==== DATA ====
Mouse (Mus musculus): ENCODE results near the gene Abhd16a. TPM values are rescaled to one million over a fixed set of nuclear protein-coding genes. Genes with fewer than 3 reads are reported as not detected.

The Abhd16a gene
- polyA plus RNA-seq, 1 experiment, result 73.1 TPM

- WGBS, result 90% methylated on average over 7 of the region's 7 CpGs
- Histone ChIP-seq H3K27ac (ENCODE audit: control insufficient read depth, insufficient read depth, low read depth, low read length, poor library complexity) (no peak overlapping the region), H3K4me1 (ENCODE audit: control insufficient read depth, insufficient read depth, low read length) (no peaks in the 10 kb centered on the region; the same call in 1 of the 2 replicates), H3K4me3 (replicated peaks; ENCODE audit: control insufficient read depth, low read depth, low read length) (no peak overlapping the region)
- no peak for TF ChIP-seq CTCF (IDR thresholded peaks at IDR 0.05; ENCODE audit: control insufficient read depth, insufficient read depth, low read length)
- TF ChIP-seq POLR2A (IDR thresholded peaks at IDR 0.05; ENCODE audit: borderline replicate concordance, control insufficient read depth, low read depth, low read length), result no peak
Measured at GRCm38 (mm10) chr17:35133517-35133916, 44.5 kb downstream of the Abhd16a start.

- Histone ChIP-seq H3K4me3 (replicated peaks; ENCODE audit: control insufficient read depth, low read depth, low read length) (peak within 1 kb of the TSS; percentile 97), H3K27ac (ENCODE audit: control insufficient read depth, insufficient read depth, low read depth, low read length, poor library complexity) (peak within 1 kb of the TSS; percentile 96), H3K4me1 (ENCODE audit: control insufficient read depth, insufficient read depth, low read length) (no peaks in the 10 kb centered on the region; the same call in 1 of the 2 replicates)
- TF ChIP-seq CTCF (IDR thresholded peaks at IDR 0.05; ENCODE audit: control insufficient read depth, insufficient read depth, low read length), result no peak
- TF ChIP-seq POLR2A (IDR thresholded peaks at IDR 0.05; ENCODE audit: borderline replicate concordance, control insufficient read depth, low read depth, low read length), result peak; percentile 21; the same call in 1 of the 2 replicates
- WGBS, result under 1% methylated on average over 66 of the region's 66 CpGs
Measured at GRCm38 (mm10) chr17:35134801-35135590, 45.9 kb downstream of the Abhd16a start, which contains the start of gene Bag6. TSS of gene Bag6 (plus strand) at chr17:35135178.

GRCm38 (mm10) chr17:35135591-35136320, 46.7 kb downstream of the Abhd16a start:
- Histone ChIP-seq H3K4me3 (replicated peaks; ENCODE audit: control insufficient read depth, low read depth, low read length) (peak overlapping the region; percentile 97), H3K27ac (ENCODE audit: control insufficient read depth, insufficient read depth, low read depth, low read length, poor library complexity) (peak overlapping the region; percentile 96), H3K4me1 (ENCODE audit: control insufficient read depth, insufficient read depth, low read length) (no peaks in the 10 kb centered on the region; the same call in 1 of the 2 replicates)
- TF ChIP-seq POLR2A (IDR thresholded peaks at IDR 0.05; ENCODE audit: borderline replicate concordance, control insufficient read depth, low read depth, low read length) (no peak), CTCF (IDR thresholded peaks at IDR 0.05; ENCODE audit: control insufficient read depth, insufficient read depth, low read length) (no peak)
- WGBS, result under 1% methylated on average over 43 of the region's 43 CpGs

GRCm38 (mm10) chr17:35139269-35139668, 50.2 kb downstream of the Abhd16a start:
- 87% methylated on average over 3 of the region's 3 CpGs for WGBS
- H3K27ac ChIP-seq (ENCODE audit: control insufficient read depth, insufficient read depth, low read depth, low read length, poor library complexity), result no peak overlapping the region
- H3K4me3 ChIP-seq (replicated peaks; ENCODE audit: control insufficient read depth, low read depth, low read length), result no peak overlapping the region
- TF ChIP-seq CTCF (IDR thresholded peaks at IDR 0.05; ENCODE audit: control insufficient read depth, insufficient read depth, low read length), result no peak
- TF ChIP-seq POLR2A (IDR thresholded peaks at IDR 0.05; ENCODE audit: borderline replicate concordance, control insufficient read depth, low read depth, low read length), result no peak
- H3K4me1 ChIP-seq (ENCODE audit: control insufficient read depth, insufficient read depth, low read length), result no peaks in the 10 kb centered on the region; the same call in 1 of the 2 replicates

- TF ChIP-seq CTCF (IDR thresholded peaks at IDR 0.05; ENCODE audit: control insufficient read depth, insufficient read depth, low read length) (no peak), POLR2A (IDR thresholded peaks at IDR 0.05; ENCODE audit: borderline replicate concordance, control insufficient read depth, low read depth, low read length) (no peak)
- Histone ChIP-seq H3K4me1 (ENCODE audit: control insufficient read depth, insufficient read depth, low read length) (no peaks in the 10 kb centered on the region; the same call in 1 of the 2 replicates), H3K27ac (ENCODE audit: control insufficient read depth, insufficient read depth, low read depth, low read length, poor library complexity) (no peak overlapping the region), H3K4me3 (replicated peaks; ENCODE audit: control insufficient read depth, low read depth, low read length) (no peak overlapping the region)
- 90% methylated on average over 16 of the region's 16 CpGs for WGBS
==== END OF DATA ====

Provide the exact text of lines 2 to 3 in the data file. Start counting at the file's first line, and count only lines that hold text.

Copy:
The Abhd16a gene
- polyA plus RNA-seq, 1 experiment, result 73.1 TPM